According to Amanda Spears, “The Marvelous Mrs. Maisel” will win the Emmy for Best Comedy Writing for its pilot “almost by default,” calling it “a brilliantly written episode.” Spears recently joined fellow Gold Derby contributors Riley Chow, Tom O’Brien, Tony Ruiz, and me to debate the category. Is “Maisel” really a lock? Watch our entire slugfest above.
“Maisel” creator Amy Sherman-Palladino has returned to this category for the first time since 1992, when she competed for “Roseanne” during that show’s original run (she lost to “Seinfeld”). This year can she prevail against two “Atlanta” episodes (“Alligator Man” and “Barbershop”), two “Barry” entries (“Chapter One: Make Your Mark” and “Chapter Seven: Loud, Fast and Keep Going”), and one “Silicon Valley” installment (“Fifty-One Percent”)? According to the combined predictions of over a thousand Gold Derby users thus far, she’s the heavy favorite with 1/4 odds.
“I think the best thing for Amy Sherman-Palladino is the fact that the name missing from this list is ‘Teddy Perkins,'” argues Ruiz. Although that was the most talked-about episode of “Atlanta” this season, creator Donald Glover, who wrote the episode, chose to submit “Alligator Man” for Emmy consideration instead. (“Perkins” does contend in Best Comedy Directing for Hiro Murai, and it’s the front-runner to win there.) “The fact that that episode is not on this list kind of clears the way for ‘Maisel,'” he adds.
Also missing from the race is back-to-back victor “Master of None,” which won writing prizes for its creator and star Aziz Ansari in 2016 (shared with Alan Yang) and 2017 (shared with Lena Waithe). It’s out of the running this year since it didn’t air any new episodes during this eligibility period, but Emmy voters clearly like actors who write (see also: Louis C.K. and Tina Fey), so could that help Bill Hader win for the “Barry” pilot?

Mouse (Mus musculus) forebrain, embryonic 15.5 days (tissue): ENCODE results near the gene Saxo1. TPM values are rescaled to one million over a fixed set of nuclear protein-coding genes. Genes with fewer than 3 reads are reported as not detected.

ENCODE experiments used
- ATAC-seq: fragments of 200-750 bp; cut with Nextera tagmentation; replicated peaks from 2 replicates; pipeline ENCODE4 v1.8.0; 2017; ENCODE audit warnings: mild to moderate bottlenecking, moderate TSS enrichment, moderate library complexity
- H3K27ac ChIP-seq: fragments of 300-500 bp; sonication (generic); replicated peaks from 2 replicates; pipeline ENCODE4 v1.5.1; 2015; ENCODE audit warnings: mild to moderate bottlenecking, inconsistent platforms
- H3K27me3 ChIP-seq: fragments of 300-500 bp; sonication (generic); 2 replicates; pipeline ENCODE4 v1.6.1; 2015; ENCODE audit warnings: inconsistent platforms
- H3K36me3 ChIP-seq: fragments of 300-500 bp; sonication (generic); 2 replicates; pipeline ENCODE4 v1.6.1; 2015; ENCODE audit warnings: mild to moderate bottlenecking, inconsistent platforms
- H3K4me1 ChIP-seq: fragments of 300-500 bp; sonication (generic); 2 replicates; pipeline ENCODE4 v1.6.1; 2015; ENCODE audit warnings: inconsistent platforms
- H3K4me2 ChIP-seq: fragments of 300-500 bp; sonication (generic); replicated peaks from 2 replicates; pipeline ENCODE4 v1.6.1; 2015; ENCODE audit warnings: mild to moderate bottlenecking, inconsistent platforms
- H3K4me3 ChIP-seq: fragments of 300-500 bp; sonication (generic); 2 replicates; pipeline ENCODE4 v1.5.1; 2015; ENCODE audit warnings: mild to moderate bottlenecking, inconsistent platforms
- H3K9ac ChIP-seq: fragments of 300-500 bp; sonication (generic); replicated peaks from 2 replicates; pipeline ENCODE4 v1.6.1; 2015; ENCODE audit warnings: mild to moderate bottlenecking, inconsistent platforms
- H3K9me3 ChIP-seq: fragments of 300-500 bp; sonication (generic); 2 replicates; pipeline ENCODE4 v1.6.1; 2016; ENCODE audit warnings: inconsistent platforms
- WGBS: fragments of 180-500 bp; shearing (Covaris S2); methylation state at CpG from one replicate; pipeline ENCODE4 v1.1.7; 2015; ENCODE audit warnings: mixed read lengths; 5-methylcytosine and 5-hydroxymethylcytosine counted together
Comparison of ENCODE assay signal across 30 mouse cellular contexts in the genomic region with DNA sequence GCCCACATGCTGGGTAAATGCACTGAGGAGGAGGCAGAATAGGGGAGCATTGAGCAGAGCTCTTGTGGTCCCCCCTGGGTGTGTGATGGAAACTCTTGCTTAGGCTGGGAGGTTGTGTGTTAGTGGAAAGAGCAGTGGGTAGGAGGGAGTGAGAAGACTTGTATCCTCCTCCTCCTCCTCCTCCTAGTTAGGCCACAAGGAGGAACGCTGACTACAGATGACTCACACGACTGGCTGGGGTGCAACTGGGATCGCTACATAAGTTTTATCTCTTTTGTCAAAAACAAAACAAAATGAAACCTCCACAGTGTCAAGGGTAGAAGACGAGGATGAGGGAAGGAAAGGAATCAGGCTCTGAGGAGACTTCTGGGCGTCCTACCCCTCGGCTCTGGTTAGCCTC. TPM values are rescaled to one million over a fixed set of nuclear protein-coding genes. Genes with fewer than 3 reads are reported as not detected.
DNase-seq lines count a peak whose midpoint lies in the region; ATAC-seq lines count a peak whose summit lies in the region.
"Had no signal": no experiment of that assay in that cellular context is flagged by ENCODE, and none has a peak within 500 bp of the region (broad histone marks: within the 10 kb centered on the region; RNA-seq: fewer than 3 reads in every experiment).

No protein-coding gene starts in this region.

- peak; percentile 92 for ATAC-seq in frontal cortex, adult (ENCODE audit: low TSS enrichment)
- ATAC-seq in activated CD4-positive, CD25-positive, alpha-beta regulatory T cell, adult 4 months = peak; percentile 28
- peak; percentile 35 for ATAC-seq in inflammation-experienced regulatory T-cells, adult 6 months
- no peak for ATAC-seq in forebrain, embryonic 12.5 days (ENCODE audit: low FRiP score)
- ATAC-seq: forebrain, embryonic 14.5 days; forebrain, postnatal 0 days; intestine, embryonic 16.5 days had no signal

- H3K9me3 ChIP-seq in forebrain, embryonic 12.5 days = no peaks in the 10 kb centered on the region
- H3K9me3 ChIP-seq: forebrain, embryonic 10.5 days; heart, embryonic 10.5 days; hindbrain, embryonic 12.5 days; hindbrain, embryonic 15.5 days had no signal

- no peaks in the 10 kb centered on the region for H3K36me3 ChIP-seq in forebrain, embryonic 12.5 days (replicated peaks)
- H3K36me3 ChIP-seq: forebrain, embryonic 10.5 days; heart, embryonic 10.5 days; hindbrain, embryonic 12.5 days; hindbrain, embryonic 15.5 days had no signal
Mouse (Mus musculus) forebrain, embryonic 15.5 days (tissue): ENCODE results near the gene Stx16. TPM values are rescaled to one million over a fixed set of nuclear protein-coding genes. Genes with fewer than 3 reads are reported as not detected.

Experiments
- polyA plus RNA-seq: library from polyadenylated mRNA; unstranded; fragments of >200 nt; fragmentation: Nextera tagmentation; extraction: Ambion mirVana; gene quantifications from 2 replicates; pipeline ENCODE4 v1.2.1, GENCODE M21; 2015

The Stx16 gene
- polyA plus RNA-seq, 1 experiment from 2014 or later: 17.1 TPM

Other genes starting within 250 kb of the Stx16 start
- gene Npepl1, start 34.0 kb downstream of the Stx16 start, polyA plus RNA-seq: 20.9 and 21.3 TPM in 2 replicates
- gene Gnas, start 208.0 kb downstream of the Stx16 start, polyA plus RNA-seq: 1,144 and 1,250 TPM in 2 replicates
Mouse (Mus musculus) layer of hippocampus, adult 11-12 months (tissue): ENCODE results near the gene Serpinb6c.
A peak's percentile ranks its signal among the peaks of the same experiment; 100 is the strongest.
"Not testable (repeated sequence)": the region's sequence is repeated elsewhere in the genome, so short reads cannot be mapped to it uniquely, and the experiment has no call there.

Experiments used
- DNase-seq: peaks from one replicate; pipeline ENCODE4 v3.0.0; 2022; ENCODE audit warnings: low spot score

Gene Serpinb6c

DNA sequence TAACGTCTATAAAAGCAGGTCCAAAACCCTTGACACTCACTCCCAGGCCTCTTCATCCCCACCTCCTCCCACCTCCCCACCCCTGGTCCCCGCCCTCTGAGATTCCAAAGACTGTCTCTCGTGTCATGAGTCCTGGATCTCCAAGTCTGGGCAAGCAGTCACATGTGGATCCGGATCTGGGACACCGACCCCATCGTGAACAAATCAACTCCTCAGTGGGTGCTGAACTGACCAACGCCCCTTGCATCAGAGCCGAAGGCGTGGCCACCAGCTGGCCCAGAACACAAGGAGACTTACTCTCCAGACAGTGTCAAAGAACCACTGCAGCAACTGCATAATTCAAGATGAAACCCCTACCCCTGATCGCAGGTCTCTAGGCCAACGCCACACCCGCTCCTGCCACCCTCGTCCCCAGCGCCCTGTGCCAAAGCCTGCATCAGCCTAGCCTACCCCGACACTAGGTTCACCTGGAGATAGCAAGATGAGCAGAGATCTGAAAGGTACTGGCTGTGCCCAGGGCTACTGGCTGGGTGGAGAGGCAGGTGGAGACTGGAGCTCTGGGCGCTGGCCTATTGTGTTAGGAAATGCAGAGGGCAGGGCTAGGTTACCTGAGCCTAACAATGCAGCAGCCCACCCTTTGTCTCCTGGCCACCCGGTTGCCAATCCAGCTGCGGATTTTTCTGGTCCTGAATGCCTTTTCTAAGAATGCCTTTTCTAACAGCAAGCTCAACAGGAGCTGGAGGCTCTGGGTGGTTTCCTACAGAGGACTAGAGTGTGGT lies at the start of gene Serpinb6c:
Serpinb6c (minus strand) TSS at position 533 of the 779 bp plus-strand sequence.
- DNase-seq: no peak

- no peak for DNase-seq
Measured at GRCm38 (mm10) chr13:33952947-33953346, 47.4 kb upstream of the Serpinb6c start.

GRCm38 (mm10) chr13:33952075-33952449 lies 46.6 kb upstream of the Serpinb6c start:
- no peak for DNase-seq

Chow thinks Hader might be hindered by the presence of “Chapter Seven,” penned by previous Emmy nominee Elizabeth Sarnoff (“Lost,” “Deadwood”). “That they were both nominated indicates [voters] were watching ‘Barry,'” he explains, “and in general, people who watch ‘Barry’ liked that seventh episode better than they liked the pilot.”
O’Brien, who actually is a member of the writers branch of the TV academy, thinks his fellow voters are “looking for some complexity” in the episode when they cast their ballots. “‘Atlanta’ provides that, especially with ‘Alligator Man,’ but I don’t think there’s been anything that I’ve seen … [that] approaches ‘Mrs. Maisel’ in terms of complexity.”
Like everyone else, I’m betting on “Mrs. Maisel” to win this award, although I admit, “This seems way too easy, which makes me really worried about what’s going to happen on Emmy night.” You can never be too sure about anything at the Emmys.
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